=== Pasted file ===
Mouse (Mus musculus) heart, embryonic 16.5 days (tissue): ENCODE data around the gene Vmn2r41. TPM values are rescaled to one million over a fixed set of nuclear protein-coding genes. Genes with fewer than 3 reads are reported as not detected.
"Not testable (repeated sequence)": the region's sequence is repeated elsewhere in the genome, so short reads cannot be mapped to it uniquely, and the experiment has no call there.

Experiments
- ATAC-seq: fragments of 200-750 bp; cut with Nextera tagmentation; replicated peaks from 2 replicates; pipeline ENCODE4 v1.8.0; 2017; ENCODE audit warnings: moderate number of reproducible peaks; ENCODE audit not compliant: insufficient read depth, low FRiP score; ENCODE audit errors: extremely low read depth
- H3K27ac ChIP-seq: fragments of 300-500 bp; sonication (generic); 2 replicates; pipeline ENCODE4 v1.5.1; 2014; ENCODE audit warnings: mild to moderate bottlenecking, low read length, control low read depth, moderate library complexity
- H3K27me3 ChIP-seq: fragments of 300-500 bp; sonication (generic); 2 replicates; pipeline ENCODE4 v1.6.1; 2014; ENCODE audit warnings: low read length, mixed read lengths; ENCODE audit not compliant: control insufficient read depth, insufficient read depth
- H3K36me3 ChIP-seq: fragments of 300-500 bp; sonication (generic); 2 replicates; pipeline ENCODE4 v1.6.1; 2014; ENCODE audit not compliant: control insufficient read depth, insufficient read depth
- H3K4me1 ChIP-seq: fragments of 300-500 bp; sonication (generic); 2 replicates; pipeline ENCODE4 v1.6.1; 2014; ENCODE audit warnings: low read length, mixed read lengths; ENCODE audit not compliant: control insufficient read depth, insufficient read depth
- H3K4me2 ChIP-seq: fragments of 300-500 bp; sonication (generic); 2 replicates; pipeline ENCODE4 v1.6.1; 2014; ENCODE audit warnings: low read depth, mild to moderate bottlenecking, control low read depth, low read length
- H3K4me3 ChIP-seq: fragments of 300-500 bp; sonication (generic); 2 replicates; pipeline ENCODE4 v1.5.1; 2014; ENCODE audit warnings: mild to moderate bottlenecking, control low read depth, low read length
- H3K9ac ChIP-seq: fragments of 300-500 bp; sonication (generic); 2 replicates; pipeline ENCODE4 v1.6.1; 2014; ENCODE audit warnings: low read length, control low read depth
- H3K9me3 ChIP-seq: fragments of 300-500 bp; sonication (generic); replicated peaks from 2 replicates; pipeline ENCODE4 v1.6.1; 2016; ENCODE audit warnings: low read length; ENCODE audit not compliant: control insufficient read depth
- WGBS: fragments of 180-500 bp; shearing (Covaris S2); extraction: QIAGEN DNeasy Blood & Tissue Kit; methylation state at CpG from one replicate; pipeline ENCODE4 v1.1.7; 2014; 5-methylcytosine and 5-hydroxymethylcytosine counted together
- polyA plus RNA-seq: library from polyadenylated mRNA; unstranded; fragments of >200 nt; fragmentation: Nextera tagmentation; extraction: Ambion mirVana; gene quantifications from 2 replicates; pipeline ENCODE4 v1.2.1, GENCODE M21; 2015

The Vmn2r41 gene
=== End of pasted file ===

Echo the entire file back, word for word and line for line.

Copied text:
Mouse (Mus musculus) heart, embryonic 16.5 days (tissue): ENCODE data around the gene Vmn2r41. TPM values are rescaled to one million over a fixed set of nuclear protein-coding genes. Genes with fewer than 3 reads are reported as not detected.
"Not testable (repeated sequence)": the region's sequence is repeated elsewhere in the genome, so short reads cannot be mapped to it uniquely, and the experiment has no call there.

Experiments
- ATAC-seq: fragments of 200-750 bp; cut with Nextera tagmentation; replicated peaks from 2 replicates; pipeline ENCODE4 v1.8.0; 2017; ENCODE audit warnings: moderate number of reproducible peaks; ENCODE audit not compliant: insufficient read depth, low FRiP score; ENCODE audit errors: extremely low read depth
- H3K27ac ChIP-seq: fragments of 300-500 bp; sonication (generic); 2 replicates; pipeline ENCODE4 v1.5.1; 2014; ENCODE audit warnings: mild to moderate bottlenecking, low read length, control low read depth, moderate library complexity
- H3K27me3 ChIP-seq: fragments of 300-500 bp; sonication (generic); 2 replicates; pipeline ENCODE4 v1.6.1; 2014; ENCODE audit warnings: low read length, mixed read lengths; ENCODE audit not compliant: control insufficient read depth, insufficient read depth
- H3K36me3 ChIP-seq: fragments of 300-500 bp; sonication (generic); 2 replicates; pipeline ENCODE4 v1.6.1; 2014; ENCODE audit not compliant: control insufficient read depth, insufficient read depth
- H3K4me1 ChIP-seq: fragments of 300-500 bp; sonication (generic); 2 replicates; pipeline ENCODE4 v1.6.1; 2014; ENCODE audit warnings: low read length, mixed read lengths; ENCODE audit not compliant: control insufficient read depth, insufficient read depth
- H3K4me2 ChIP-seq: fragments of 300-500 bp; sonication (generic); 2 replicates; pipeline ENCODE4 v1.6.1; 2014; ENCODE audit warnings: low read depth, mild to moderate bottlenecking, control low read depth, low read length
- H3K4me3 ChIP-seq: fragments of 300-500 bp; sonication (generic); 2 replicates; pipeline ENCODE4 v1.5.1; 2014; ENCODE audit warnings: mild to moderate bottlenecking, control low read depth, low read length
- H3K9ac ChIP-seq: fragments of 300-500 bp; sonication (generic); 2 replicates; pipeline ENCODE4 v1.6.1; 2014; ENCODE audit warnings: low read length, control low read depth
- H3K9me3 ChIP-seq: fragments of 300-500 bp; sonication (generic); replicated peaks from 2 replicates; pipeline ENCODE4 v1.6.1; 2016; ENCODE audit warnings: low read length; ENCODE audit not compliant: control insufficient read depth
- WGBS: fragments of 180-500 bp; shearing (Covaris S2); extraction: QIAGEN DNeasy Blood & Tissue Kit; methylation state at CpG from one replicate; pipeline ENCODE4 v1.1.7; 2014; 5-methylcytosine and 5-hydroxymethylcytosine counted together
- polyA plus RNA-seq: library from polyadenylated mRNA; unstranded; fragments of >200 nt; fragmentation: Nextera tagmentation; extraction: Ambion mirVana; gene quantifications from 2 replicates; pipeline ENCODE4 v1.2.1, GENCODE M21; 2015

The Vmn2r41 gene